One result of the financial crisis and the ensuing global economic slowdown has been a revival of interest in the thinking of John Maynard Keynes. Much of what is being written about Keynes is an attempt to make him relevant to today’s problems and to persuade a modern audience that Keynes was right about a lot of things. Along these lines, economists Roger E. Backhouse and Bradley Bateman have recently authored, Capitalist Revolutionary: John Maynard Keynes.1 Backhouse is a professor of history and the philosophy of economics at the University of Birmingham in Britain and Bateman is a professor of economics at Denison University
Backhouse and Bateman argue, as the book’s title implies, that although Keynes wanted a substantial amount of government intervention, he did believe in preserving large elements of capitalism. This part of the book is somewhat persuasive, although their discussion of Keynes’s famous “socialization of investment” advocacy was not completely convincing. But the authors also have another important theme: They argue against the classical liberal view that government should basically keep its hands off the economy. Their attempt fails. They get some basic and important facts wrong, have trouble accounting for the stagflation of the early 1970s that persuaded many economists to abandon the Keynesian model, often misstate the views of Keynes’s critics, and occasionally use subtle shifts in language and even ad hominem attacks to undercut the views of free-market economists, most notably Milton Friedman.
Photo credit: International Monetary Fund (Assistant Secretary of the U.S. Treasury, Harry Dexter White, with John Maynard Keynes on the right)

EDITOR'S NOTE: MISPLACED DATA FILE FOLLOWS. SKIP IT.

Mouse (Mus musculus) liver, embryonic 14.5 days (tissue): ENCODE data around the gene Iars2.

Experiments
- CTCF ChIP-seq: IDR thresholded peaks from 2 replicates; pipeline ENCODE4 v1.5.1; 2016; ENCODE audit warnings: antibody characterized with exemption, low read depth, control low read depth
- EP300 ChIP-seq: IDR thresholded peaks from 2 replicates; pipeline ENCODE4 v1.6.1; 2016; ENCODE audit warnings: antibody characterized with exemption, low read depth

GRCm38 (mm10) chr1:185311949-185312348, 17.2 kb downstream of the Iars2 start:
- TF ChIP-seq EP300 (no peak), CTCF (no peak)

A basic important fact that the authors get wrong is their description of Franklin D. Roosevelt’s New Deal. A major component of Roosevelt’s first New Deal, they write, was his plan “to raise industrial output by diminishing the monopoly power of big business.” In fact, the opposite was true. Roosevelt’s National Industrial Recovery Act, enforced by the National Recovery Administration (NRA), cartelized the major industries, forcing them to raise their prices. In short, FDR’s goal was to increase monopoly power. At the higher monopoly prices, customers wanted less output, not more, and the NRA “succeeded” in slowing the recovery. Luckily for FDR, the Supreme Court overturned the National Industrial Recovery Act and the pace of the economic recovery increased.
One view that Keynesian economists held most dear in the 1960s was the idea that there was a stable tradeoff between inflation and unemployment. A government could achieve permanently lower unemployment, they thought, only by engineering permanently higher inflation. According to this view, inflation and unemployment couldn’t rise together. Then came the early 1970s, the era of so-called “stagflation”—slow or negative growth combined with high inflation. It was this combination, more than any theoretical argument, that brought down the Keynesian model. Even Milton Friedman, a major theoretical critic of the Keynesian model, said as much.
Some Keynesians did argue correctly that one could have both inflation and unemployment rise together if the economy experienced a “supply shock,” a large reduction in the supply of an important resource. Then, an economy could have stagflation and its performance could still be consistent with the Keynesian model.
Keynes believed in preserving large elements of capitalism.
Indeed, that is the argument that Backhouse and Bateman make, pointing to the fact that in late 1973 and early 1974, OPEC almost quadrupled the price of oil. James Hamilton, an economist at the University of California, San Diego, whom surprisingly the authors do not cite, found a connection between this increase in the price of oil and the recession of late 1973 to early 1975. To Backhouse and Bateman, and to Hamilton, this increase in oil prices is enough to account for the recession.